A Tiny Twin Fights for Her Life
The twins were tiny. Born at 38 weeks, Sophia weighed three pounds, 11 ounces. Her big sister, Athena, tipped the scales at four pounds, 15 ounces.
For their parents, Angie and David Aghighi, the celebration after the cesarean section March 16, 2000 was short-lived. "Sophia went to the ICU [intensive care unit] right away because she was having trouble breathing," remembers Angie.
That evening nurses brought little Sophia back to her mother’s room, where she was reunited with her sister, father and mother. But the reunion quickly became a nightmare for the first-time mom. Her voice trembles at the memory. "Sophia was lethargic, pale and cold. I knew something was terribly wrong. I insisted they take her back to the ICU for more testing. But they wouldn’t. They said the doctors had released her. That her heavy breathing was because of her low birth weight." Angie collects herself, before continuing. "I told them, ‘This baby is going to die if you don’t do something quickly! And I’m going to hold you responsible!’"
In spite of these pleadings, nurses wheeled Sophia back to the nursery. Less than four hours later, however, 36-year-old Angie and 42-year-old David learned that their daughter’s condition had worsened. She was back in the ICU. An echocardiogram
revealed Sophia had two congenital heart defects. Her aorta, which carries blood from the heart to the lower body, was pinched -- a condition known as "coarct" or coarctation of the aorta
. Echocardiogram results also showed that Sophia had an opening between the two lower chambers of her heart – a congenital defect known as ventricular septal defect (VSD)
."I had a mother’s little instinct. The doctors did the miracles."
Less than a week old, Sophia was taken by ambulance to UCSF (University of San Francisco) Medical Center. Here cardiothoracic surgeon Frank L. Hanley, M.D., who specializes in congenital heart disease, operated on Sophia’s tiny aorta. The arduous surgery was a success, Sophia returned to the hospital of her birth – California Pacific Medical Group.
But a second surgery was soon required. Sophia’s weight dropped to less than three pounds. Again, Dr. Hanley performed the surgery. Pacing back and forth outside the operating room for seven hours – the duration of the intricate procedure to repair Sophia’s VSD – was David. "He was strong around me, but I knew he’d be devastated if we lost Sophia." says Angie. "He followed the ambulances back and forth. He made sure everything was okay while I looked after Athena.
"I cried for days and days. It was terrifying," she continues. "I had a mother’s little instinct. The doctors did the miracles." "I didn’t know if I could do it. She was so tiny."
"When Sophia came home and she was alive, we were thrilled," says Angie. "But for me, it was also very scary. She was so tiny. I didn’t know if I could do it."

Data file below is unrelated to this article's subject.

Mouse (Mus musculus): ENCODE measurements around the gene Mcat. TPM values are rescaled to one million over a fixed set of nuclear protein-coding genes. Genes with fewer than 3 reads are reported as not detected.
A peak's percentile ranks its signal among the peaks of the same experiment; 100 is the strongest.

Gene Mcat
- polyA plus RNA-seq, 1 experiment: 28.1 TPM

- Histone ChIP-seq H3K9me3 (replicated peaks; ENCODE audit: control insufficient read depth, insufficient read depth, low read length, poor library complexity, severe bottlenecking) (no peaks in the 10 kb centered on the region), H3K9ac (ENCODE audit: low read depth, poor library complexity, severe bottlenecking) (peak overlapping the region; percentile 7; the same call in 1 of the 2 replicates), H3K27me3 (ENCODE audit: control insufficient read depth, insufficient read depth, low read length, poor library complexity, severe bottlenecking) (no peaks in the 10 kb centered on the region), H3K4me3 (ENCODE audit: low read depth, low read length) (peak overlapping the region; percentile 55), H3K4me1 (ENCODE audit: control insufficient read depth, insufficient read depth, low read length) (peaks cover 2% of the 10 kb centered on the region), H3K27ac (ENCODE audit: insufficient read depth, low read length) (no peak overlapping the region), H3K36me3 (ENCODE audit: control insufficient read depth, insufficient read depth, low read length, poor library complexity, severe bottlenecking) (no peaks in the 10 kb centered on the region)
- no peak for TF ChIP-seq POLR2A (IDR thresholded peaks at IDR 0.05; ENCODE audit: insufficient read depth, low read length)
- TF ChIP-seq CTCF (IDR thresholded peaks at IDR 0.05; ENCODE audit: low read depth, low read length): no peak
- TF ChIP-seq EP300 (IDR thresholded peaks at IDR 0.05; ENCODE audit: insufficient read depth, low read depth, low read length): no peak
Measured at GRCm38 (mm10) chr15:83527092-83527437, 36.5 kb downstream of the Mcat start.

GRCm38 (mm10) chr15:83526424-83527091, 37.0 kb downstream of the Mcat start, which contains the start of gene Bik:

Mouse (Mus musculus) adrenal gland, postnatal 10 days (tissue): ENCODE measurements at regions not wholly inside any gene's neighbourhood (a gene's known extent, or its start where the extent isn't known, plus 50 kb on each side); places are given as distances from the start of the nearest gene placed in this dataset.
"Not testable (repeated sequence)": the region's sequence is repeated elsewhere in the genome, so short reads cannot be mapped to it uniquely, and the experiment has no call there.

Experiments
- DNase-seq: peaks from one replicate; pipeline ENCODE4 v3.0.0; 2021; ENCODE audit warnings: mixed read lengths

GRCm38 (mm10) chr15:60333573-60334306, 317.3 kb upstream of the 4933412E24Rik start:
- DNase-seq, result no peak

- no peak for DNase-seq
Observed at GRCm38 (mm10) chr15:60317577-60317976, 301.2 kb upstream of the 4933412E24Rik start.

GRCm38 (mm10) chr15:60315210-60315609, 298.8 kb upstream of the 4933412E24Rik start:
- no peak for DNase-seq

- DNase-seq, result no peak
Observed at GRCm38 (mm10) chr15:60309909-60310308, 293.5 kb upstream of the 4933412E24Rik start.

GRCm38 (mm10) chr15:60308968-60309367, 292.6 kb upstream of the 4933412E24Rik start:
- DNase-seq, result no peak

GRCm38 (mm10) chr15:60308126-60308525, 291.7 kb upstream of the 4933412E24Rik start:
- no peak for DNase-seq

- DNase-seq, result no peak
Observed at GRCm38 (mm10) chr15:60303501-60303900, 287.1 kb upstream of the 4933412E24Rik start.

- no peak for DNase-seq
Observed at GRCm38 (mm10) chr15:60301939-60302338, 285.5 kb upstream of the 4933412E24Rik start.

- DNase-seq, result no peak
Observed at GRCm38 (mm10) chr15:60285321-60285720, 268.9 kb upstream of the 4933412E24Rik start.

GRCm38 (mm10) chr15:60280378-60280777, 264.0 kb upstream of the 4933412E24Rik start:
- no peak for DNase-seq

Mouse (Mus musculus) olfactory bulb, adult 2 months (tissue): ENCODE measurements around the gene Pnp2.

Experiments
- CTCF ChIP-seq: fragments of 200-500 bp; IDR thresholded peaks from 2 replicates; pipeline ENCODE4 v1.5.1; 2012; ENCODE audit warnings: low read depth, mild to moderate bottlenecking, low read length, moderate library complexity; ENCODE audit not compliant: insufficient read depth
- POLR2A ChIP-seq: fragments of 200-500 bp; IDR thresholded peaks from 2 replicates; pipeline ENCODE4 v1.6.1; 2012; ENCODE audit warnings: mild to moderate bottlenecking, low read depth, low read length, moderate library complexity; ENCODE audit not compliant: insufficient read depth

Nearly five weeks old, Sophia still weighed less than four pounds. "She was very fussy. She wouldn’t sleep and there were long crying spells," remembers Angie. And because Sophia wouldn’t take her milk from the breast, Angie had to pump. "I was a working cow," she laughs. "Luckily, I had lots of milk."
Getting Sophia the nourishment she needed, however, was a laborious process because her tiny stomach couldn’t handle more than one ounce of milk at a time. David did all the night feedings, reports Angie, who adds admiringly, "He can do it all. And he’s more patient than I am."
At first the "girls" shared a single crib in their parent’s room. But when Athena began sleeping through the night at three-and-a-half months, she graduated to her own room. Sophia, on the other hand, continued to wake up several times during the night for feedings until she was nine months old. "I miss their tiny feet"
One year later, both girls are thriving. Athena is still the bigger and stronger of the two, but Sophia, who weighs 16 pounds and then some, is her equal in every other way. And while the sisters have their share of squabbles, the two have become friends. "Whenever Sophia cries, Athena will come to her, if she can, and sit down next to her," says Angie. "And Sophia cries whenever Athena does."
Sophia still has a heart murmur, but it’s a condition she may outgrow, says Angie. "Our only real concern at this point is that she may develop high blood pressure as an adult. The doctors tell us that there’s only a small chance that her coarctation will return. Hopefully she won’t have any other health issues in her life or need any more surgeries."
To celebrate how far they’ve come in year’s time, Angie and David Aghighi threw a big birthday bash for their daughters. "As I was preparing for the party, I couldn’t help crying. The early days were so dark. We survived on a lot of patience. And somehow, we managed to laugh. I learned that it’s best not to dwell on your hardships or compare yourself to others. Now, my girls are growing up and I miss their tiny feet."